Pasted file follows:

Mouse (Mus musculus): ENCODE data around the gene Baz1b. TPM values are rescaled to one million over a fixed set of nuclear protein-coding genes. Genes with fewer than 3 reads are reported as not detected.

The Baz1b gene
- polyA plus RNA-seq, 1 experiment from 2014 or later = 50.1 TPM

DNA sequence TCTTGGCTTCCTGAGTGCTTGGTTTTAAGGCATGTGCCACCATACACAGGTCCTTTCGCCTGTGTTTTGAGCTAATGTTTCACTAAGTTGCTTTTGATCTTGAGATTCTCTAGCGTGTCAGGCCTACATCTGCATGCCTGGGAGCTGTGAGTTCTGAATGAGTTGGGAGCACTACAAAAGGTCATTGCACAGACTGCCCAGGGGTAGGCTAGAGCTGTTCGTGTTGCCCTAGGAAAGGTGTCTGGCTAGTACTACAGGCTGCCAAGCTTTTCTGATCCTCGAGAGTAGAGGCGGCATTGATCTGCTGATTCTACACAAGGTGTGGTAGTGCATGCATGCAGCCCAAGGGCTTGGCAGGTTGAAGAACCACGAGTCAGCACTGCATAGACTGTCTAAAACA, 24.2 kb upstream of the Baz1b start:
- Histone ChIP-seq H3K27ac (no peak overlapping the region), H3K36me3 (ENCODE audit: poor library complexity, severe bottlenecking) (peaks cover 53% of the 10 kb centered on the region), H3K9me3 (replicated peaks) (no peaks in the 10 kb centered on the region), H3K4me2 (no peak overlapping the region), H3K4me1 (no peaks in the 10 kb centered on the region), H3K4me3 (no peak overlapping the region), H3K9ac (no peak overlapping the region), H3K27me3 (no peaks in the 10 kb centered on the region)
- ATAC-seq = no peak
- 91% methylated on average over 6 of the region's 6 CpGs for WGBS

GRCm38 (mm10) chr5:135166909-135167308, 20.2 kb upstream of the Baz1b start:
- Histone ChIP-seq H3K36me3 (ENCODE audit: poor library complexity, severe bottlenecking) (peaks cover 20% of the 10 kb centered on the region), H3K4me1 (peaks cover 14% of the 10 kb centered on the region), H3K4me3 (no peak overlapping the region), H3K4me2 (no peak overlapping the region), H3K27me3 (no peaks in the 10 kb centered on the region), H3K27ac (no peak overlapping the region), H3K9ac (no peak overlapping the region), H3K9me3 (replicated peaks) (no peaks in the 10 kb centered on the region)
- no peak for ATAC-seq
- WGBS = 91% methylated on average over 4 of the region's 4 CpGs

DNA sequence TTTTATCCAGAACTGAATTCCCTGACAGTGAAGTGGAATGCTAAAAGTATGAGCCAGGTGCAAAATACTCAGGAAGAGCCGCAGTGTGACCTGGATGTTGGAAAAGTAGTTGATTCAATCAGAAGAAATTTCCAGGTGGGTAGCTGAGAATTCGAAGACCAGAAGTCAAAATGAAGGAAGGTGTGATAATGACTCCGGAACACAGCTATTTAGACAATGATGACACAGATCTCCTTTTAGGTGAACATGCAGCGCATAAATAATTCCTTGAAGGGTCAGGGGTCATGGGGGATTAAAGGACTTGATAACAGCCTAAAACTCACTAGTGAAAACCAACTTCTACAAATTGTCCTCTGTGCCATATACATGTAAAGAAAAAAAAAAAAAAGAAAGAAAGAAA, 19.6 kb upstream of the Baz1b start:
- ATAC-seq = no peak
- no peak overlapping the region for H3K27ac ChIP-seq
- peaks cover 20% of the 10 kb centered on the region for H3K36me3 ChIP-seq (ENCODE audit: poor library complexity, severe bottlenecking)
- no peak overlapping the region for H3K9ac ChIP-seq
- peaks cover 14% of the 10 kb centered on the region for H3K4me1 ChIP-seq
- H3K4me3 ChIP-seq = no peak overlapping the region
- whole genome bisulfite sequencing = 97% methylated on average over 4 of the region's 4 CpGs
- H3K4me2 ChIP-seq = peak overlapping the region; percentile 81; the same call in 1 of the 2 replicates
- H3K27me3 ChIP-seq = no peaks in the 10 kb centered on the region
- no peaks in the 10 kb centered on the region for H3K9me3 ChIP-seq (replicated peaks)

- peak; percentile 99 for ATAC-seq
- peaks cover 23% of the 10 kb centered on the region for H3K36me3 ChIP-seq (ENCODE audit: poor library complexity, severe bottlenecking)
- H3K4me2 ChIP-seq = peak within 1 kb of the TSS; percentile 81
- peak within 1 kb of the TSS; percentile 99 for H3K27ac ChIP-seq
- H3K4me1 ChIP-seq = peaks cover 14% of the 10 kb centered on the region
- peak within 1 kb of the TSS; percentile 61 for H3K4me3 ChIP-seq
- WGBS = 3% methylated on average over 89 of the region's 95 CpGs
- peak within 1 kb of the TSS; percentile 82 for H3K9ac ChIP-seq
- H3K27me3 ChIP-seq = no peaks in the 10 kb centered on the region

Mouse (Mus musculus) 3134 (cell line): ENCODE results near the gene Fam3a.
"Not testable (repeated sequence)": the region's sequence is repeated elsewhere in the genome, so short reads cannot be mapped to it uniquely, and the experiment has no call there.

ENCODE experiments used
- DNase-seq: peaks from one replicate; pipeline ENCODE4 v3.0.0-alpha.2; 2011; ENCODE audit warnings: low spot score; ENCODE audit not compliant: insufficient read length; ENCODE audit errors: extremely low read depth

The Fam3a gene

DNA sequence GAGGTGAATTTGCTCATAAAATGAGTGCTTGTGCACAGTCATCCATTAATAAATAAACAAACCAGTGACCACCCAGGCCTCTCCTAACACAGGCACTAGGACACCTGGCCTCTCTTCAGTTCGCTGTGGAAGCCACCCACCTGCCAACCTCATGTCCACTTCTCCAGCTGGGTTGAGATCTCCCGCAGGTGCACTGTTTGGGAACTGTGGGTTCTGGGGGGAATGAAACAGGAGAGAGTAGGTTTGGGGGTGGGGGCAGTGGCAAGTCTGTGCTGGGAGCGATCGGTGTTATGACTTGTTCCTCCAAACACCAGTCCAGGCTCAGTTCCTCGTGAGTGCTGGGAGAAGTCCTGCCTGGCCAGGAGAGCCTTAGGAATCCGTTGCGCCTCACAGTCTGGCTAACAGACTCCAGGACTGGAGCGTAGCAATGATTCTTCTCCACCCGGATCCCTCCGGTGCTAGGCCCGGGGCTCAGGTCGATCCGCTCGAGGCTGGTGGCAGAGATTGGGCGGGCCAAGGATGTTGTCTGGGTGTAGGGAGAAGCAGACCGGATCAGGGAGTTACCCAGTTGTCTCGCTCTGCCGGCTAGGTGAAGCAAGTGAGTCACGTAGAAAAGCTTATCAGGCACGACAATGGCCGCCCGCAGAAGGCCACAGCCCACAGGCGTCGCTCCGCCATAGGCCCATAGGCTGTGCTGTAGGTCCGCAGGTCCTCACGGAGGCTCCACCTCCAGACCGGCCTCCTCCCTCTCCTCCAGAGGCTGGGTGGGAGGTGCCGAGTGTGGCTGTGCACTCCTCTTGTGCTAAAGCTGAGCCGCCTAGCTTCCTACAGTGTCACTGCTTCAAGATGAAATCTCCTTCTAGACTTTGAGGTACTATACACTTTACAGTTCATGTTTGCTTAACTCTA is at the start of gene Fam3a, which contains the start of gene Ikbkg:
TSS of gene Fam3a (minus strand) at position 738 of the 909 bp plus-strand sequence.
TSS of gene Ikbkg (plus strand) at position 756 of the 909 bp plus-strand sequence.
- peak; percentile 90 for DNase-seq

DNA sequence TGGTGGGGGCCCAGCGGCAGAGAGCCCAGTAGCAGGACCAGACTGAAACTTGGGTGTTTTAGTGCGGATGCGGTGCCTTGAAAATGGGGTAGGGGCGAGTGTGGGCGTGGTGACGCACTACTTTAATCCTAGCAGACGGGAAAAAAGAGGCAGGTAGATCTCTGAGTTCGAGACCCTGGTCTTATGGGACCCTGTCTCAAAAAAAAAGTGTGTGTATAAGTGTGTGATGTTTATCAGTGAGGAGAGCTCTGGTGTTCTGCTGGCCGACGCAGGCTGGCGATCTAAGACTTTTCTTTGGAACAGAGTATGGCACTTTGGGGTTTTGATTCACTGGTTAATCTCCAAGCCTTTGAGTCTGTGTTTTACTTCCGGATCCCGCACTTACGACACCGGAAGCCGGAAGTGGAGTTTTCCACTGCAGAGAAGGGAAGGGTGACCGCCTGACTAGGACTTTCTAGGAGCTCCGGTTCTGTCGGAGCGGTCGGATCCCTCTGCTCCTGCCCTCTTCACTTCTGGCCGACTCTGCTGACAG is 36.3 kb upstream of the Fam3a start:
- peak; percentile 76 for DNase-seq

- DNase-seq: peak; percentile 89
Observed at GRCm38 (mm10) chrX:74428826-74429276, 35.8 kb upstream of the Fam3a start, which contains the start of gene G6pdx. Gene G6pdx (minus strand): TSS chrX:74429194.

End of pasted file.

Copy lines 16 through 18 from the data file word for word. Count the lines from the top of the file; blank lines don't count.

- no peak overlapping the region for H3K9ac ChIP-seq
- peaks cover 14% of the 10 kb centered on the region for H3K4me1 ChIP-seq
- H3K4me3 ChIP-seq = no peak overlapping the region